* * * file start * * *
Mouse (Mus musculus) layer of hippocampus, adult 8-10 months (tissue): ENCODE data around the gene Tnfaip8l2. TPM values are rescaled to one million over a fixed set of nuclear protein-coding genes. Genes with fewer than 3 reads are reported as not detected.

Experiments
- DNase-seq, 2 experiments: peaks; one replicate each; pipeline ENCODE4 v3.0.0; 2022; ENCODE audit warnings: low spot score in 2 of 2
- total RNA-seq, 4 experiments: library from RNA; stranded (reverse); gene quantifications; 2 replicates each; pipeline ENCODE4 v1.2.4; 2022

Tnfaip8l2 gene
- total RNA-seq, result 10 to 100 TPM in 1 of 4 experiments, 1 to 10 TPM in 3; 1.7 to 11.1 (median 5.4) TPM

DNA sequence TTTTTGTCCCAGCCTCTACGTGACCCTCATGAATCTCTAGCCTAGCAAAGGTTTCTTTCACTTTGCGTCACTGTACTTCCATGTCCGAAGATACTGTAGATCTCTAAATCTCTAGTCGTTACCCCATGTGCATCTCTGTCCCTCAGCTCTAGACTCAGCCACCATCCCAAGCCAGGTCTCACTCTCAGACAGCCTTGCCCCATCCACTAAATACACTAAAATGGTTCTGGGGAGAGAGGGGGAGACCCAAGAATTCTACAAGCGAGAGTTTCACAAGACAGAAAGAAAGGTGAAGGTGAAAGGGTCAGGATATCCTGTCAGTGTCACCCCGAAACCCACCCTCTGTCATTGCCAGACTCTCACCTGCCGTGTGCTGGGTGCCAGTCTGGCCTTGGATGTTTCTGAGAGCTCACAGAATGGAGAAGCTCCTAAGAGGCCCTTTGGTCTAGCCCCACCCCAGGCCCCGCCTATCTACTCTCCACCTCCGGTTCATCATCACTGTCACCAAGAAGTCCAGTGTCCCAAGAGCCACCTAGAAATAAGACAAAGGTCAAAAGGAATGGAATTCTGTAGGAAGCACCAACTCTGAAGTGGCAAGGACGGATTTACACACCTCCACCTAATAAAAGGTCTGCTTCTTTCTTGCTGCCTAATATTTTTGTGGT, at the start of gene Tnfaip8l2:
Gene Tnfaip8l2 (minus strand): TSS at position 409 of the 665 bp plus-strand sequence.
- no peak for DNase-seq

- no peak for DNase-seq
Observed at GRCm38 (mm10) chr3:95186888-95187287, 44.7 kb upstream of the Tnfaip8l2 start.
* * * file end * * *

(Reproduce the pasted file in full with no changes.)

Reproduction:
Mouse (Mus musculus) layer of hippocampus, adult 8-10 months (tissue): ENCODE data around the gene Tnfaip8l2. TPM values are rescaled to one million over a fixed set of nuclear protein-coding genes. Genes with fewer than 3 reads are reported as not detected.

Experiments
- DNase-seq, 2 experiments: peaks; one replicate each; pipeline ENCODE4 v3.0.0; 2022; ENCODE audit warnings: low spot score in 2 of 2
- total RNA-seq, 4 experiments: library from RNA; stranded (reverse); gene quantifications; 2 replicates each; pipeline ENCODE4 v1.2.4; 2022

Tnfaip8l2 gene
- total RNA-seq, result 10 to 100 TPM in 1 of 4 experiments, 1 to 10 TPM in 3; 1.7 to 11.1 (median 5.4) TPM

DNA sequence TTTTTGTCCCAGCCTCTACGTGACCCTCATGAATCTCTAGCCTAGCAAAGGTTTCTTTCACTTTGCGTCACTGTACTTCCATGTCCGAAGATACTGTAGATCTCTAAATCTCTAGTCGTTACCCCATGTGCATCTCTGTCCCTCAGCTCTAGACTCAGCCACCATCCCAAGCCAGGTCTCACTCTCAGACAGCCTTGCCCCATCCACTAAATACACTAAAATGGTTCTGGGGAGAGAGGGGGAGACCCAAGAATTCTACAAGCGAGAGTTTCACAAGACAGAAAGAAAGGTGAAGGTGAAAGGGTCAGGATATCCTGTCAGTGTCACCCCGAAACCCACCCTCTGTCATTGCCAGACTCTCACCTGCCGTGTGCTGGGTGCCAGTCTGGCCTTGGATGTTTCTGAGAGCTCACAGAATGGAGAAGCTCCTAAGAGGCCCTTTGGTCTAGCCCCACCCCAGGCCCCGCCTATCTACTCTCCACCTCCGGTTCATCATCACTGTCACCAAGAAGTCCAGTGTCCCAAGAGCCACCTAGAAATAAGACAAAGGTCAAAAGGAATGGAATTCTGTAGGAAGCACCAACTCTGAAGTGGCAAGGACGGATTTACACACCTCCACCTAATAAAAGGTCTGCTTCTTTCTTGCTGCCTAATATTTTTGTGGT, at the start of gene Tnfaip8l2:
Gene Tnfaip8l2 (minus strand): TSS at position 409 of the 665 bp plus-strand sequence.
- no peak for DNase-seq

- no peak for DNase-seq
Observed at GRCm38 (mm10) chr3:95186888-95187287, 44.7 kb upstream of the Tnfaip8l2 start.